The moat and dock is listed seperately by Histpric England “Former dock retaining walls to moat around Jewel House G.V. I Quay retaining walls. Medieval, antedating the Jewel Tower. Ashlar faced quay, the remains of a dock serving Westminster Palace uncovered in 1963-64 excavations and now forming a moat to the south, west and north of the Jewel Tower in the garden around it.” [18]

But what, Building London asks, is it made from!?

The Historic England listing mentions vaguely just “stone rubble” and “Portland stone”. “The Jewel House (or Tower) 5.2.70 of the Palace of Westminster G.V. I Royal Treasure House or repository forming the south west corner of the former Privy Palace. 1364-66, by Henry Yevele, with windows and parapet renewed 1718-19. Principally stone rubble with Portland stone dressed windows.” [10]

The Portland Stone windows clearly visible

But we know from the original records that the “stone rubble” was Kentish Ragstone and that stone from Caen and Beer, in Devon, was used for dressing. “The external walling of dressed Kentish ragstone is essentially from the original construction of the 1360s: other stones include Beer stone and Caen for other dressings. It is notable that the outward-facing stonework (on the south and west sides) is more finely dressed than the masonry of the eastern sides, that formerly faced into the palace garden. The original foundations of elm-piles, discovered during 20th-century excavations, were replaced in 1954 with concrete underpinning. The large windows represent 18th-century replacements of the medieval originals, remodelled externally but internally retaining their medieval rere-arches: the iron-work is also thought to date to the early 18th century. The brick parapet and capping to the spiral stair date, like the windows, to 1718. Stubs of masonry indicate the former continuation of masonry to the north and south-east, showing the relationship between the tower and the medieval boundary wall of the palace. The moat, now dry and gravel-bottomed, was originally fed by a canal from the Thames to the south-east of the tower: the medieval stone revetment of the moat still survives in its lower courses” [11]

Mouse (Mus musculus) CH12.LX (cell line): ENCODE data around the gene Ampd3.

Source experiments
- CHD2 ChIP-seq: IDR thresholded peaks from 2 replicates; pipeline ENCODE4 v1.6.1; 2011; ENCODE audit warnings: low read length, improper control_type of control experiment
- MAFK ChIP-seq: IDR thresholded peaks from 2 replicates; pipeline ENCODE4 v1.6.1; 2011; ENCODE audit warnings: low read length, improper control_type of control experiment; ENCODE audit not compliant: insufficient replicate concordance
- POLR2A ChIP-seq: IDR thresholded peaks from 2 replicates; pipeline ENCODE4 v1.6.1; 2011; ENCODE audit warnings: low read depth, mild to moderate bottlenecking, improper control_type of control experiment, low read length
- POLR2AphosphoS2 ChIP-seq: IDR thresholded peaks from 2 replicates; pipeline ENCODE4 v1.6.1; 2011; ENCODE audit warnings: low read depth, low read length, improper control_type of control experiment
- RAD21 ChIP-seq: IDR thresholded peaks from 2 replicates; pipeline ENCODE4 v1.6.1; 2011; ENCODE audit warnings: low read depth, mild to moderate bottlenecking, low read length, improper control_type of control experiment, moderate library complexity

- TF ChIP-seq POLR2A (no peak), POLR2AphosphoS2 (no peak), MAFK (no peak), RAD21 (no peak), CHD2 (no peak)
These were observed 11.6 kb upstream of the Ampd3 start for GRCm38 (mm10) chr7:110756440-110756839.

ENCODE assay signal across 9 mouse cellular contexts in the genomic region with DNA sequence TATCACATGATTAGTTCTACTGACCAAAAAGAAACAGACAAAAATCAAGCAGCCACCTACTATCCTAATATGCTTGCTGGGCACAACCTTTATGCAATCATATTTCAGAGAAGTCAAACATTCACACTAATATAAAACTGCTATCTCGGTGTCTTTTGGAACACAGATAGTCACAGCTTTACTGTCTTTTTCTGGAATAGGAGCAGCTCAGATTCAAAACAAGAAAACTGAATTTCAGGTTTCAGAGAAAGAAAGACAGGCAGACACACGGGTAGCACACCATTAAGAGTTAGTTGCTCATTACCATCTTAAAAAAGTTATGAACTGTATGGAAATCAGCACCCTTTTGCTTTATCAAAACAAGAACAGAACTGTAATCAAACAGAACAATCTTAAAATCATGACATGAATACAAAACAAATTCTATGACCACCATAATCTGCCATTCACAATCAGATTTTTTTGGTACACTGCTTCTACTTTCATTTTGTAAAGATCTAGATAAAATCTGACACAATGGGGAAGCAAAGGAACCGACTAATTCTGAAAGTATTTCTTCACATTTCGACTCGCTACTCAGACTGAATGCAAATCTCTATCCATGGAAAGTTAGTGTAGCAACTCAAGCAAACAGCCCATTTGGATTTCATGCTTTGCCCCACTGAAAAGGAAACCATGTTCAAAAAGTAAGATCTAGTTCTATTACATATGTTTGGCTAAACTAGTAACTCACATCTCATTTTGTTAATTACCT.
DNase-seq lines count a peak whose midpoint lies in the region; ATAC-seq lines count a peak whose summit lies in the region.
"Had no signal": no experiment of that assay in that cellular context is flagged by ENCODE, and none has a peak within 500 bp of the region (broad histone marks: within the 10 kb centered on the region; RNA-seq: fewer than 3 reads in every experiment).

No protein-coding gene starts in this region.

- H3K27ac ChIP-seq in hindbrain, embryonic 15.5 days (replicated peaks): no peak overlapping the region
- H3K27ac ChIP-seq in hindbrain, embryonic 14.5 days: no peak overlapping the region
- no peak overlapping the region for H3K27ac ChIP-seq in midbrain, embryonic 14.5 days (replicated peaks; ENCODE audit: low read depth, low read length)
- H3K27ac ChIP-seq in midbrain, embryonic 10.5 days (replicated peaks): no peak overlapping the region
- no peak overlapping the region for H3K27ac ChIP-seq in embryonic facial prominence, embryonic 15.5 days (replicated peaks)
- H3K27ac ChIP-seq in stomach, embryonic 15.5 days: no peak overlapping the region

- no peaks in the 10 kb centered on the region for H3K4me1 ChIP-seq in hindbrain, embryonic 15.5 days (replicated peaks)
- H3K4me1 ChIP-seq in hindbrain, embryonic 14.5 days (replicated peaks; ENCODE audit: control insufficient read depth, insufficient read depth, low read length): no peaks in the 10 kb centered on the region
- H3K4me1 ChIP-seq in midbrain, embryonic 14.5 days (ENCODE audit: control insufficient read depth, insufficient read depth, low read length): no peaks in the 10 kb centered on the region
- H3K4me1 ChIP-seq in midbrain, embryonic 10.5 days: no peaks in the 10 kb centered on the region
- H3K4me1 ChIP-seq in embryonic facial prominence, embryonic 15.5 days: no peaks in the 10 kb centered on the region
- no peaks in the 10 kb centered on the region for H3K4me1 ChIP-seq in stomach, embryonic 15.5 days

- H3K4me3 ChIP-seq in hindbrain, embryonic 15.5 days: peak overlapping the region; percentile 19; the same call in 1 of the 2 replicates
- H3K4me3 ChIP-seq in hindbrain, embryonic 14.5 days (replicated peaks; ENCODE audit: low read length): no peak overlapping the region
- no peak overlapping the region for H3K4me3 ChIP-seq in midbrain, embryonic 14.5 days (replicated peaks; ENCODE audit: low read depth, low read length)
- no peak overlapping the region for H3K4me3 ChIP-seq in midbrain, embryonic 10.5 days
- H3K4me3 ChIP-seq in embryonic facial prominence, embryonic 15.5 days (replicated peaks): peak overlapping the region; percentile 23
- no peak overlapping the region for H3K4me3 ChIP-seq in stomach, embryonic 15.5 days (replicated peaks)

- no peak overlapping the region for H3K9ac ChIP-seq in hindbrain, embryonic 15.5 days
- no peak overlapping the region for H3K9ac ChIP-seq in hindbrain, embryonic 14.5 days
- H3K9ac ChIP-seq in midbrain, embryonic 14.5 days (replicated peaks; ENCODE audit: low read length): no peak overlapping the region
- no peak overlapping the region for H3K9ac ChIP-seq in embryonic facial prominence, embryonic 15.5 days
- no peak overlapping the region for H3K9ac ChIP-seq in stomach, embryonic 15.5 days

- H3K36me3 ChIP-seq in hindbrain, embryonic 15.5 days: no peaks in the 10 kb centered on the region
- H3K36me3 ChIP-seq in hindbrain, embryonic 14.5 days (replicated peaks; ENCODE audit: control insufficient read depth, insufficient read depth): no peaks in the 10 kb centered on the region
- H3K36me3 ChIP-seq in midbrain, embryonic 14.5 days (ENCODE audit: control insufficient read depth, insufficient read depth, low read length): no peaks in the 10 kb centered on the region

Caen stone arch

And again we know the stone for the Jewel and clock tower being built at the same time “….98 boat-loads of rough stone and 13,782 feet (4,201 m) of dressed stone from Maidstone; 469 cart-loads from Reigate; 26 long tons (26 t) from Devon and 16 long tons (16 t) from Normandy. Timber was brought from Surrey, red floor tiles from Flanders and 97 square feet (9.0 m2) of glass purchased for the Jewel Tower alone.” [12]

Caen roof vaulting